German Chancellor Olaf Scholz’s team is keen to waste no time before making their mark on the country’s security architecture, and want to thoroughly review the policy for controlling the intelligence services’ activities. Scholz has already accepted the departure of the State Secretary and Intelligence Coordinator in the Federal Chancellery, Johannes Geismann. This post, which was created by Angela Merkel in 2018 in the wake of the Snowden affair, which hit the country’s services hard, is to disappear with his departure. Thought of as a proto-national intelligence coordinator, Geismann was supposed to get the intelligence services – the BfV (interior), the BND (exterior) and the MAD (military) – back on track and improve cooperation between them.
In a similar vein, Department 7 of the Chancellery (Bundeskanzleramt), which is responsible for handling exchanges between the services and the Chancellor, is also being restructured, and is taking over some of the Commissioner’s prerogatives. Department 7 is currently led by Bernhard Kotsch, who was appointed ambassador to the Vatican at the end of September. He should shortly be replaced by a female colleague.
Grand BND restructure
These changes are falling at the same time as the BND, the pillar of German intelligence, is entering the final stretch of its major internal reform, which was initiated in 2019. This reform is one of the most ambitious that the service has ever seen. According to the schedule, this reform should be finished by the end of 2022. The service has also recently moved to new headquarters in Berlin.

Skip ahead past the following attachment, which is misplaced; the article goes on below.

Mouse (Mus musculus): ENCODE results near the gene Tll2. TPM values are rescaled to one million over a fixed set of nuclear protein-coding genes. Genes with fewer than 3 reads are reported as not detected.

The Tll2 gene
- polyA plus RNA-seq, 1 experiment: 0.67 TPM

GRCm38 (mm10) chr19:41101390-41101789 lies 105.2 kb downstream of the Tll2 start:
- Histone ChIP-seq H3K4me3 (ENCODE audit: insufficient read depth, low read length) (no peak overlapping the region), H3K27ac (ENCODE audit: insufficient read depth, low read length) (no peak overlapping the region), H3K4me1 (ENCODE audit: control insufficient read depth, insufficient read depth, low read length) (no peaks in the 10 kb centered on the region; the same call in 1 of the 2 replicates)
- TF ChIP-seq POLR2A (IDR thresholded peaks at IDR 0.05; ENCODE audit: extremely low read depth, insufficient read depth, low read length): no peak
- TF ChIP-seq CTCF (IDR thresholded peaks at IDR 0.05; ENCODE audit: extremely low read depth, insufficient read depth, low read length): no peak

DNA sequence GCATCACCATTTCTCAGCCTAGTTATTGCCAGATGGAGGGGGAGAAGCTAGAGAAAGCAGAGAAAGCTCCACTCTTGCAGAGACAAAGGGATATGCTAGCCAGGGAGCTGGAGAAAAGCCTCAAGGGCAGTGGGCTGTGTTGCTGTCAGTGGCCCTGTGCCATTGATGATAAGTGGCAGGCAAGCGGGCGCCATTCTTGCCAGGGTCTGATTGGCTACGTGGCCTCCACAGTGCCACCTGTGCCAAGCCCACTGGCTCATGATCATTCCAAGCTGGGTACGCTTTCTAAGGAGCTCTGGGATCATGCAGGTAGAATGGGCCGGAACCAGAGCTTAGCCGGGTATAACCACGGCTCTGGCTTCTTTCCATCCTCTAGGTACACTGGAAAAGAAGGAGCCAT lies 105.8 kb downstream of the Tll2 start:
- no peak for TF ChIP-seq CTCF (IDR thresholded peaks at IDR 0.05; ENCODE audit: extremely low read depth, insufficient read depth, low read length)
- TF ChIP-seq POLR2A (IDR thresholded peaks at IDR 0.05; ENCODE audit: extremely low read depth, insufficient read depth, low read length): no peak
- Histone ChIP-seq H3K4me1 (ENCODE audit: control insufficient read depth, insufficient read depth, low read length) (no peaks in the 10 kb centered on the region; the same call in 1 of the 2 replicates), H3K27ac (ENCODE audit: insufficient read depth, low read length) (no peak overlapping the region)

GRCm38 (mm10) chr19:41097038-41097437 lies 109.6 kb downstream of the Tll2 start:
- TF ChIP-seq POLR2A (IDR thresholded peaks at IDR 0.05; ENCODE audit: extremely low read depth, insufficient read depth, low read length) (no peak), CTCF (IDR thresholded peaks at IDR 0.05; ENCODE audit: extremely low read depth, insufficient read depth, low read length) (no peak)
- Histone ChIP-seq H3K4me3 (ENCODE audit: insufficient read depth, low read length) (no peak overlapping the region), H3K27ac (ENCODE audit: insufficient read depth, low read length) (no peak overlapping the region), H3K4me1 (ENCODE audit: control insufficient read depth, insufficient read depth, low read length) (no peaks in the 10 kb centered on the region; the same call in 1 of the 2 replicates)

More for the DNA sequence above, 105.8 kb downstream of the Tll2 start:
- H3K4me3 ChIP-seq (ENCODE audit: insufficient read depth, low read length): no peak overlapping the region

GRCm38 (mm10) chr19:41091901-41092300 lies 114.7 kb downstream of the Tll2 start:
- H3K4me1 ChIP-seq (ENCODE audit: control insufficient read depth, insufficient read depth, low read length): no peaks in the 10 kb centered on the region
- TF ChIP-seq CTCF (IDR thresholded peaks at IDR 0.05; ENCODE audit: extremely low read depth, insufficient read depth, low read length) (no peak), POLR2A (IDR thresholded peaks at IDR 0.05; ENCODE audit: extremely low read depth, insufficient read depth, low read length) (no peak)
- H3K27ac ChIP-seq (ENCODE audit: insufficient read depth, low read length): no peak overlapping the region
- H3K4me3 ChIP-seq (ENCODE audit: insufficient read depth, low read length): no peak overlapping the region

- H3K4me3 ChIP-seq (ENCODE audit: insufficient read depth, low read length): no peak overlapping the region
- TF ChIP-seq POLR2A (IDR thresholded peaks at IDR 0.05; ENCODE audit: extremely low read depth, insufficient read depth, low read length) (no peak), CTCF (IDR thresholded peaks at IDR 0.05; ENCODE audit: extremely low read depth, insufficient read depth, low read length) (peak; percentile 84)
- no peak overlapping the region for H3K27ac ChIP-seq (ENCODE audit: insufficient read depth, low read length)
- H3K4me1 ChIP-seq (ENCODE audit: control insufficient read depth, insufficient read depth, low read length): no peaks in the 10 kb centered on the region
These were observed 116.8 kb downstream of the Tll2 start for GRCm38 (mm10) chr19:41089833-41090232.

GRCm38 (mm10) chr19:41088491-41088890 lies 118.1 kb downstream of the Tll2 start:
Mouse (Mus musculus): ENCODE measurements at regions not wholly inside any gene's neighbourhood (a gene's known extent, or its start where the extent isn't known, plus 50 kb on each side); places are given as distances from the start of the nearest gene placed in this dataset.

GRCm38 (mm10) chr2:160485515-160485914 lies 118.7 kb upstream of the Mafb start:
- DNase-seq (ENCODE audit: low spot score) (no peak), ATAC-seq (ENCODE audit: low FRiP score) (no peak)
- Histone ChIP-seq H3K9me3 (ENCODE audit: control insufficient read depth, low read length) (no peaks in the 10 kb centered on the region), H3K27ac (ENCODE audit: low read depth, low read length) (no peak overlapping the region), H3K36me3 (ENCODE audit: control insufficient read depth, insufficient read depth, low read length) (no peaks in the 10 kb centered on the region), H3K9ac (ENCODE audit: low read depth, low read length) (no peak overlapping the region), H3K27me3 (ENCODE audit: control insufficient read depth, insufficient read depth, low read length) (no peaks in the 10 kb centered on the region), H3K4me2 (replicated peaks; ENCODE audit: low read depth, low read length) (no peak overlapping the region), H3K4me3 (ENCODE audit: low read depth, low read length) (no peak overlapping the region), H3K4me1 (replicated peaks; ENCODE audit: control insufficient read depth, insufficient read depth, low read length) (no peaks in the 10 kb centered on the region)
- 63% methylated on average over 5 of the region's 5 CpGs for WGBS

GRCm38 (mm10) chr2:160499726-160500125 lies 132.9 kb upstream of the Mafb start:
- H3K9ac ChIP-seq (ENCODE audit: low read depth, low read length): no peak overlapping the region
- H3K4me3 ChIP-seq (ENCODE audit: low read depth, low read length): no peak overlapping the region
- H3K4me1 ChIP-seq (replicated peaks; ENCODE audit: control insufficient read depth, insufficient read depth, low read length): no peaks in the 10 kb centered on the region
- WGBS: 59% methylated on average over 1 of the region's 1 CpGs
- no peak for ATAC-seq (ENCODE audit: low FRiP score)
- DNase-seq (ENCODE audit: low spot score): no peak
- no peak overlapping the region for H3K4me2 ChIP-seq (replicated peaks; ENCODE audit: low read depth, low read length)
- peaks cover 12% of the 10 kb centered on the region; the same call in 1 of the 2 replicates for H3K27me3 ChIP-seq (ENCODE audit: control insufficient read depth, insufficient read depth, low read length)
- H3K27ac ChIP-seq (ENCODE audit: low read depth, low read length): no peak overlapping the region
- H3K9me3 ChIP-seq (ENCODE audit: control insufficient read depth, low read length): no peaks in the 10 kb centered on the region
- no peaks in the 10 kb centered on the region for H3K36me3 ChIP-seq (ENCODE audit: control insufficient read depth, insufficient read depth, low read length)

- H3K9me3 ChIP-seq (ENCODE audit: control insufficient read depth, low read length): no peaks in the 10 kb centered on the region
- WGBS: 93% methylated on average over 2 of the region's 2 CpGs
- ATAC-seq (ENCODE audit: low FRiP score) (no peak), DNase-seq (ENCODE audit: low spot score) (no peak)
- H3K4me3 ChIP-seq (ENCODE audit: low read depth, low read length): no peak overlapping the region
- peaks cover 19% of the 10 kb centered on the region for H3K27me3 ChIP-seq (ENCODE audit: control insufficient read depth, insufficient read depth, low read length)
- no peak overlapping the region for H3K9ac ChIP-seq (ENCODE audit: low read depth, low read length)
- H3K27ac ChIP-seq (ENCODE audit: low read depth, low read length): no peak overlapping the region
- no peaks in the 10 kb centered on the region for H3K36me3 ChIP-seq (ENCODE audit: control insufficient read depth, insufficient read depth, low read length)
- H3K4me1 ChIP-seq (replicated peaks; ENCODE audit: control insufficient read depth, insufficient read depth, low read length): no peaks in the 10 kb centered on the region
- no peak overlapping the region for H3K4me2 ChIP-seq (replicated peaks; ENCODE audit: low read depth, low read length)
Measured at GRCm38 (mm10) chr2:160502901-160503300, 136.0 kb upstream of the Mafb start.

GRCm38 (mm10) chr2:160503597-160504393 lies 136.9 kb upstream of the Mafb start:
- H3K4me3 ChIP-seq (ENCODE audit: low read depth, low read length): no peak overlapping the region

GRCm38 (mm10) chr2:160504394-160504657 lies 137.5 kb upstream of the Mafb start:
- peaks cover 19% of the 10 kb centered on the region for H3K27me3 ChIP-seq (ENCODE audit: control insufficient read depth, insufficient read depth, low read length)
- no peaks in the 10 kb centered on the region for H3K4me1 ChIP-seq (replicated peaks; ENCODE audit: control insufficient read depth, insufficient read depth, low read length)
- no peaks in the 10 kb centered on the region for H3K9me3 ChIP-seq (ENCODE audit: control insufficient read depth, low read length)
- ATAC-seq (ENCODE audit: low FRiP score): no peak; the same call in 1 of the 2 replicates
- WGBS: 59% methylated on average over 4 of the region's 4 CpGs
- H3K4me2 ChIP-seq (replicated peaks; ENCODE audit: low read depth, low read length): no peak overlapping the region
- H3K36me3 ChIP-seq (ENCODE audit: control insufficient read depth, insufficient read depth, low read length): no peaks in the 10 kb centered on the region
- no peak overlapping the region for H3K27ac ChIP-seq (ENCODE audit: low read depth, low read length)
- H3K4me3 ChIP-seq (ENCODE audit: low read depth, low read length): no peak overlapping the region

According to our sources, in order to make the decision making process more efficient and to prevent posts being duplicated, the 11 departments of the service, one of the few in the Western world that concentrates all intelligence sources (Human Intelligence, Signal Intelligence, Geospatial Intelligence), are to be merged into five major directorates: intelligence, analysis, operations, technical and administrative. In France, instead of an analysis directorate, the DGSE has opted to have one dedicated to strategy.
BND Fusion Centres’ final touches
The BND is ultimately moving towards a fusion centre system, by theme and by region, where officers from different directorates, especially technical ones, work together to produce one single final analysis report.
This fusion centre system was popularised in Western countries after most American intelligence agencies, a wave led by the CIA, underwent a reform based on this model. These fusion centre system reforms began in 2014 and 2015 in the USA before being exported to American allies.
However the British military intelligence, Defence Intelligence (DI), was actually the first intelligence service to organise itself in this way, beginning this process back in 2009. It conducted this reform within the framework of its Programme to Rationalise and Integrate the Estate (PRIDE), and was operational in the Defence Intelligence Fusion Centre (DIFC) at Wyton in 2013. The PRIDE programme had already carried out an ergonomic study of petal-shaped spaces, where the position of each of the various positions (image analyst, cyber specialist, etc.) was already predefined.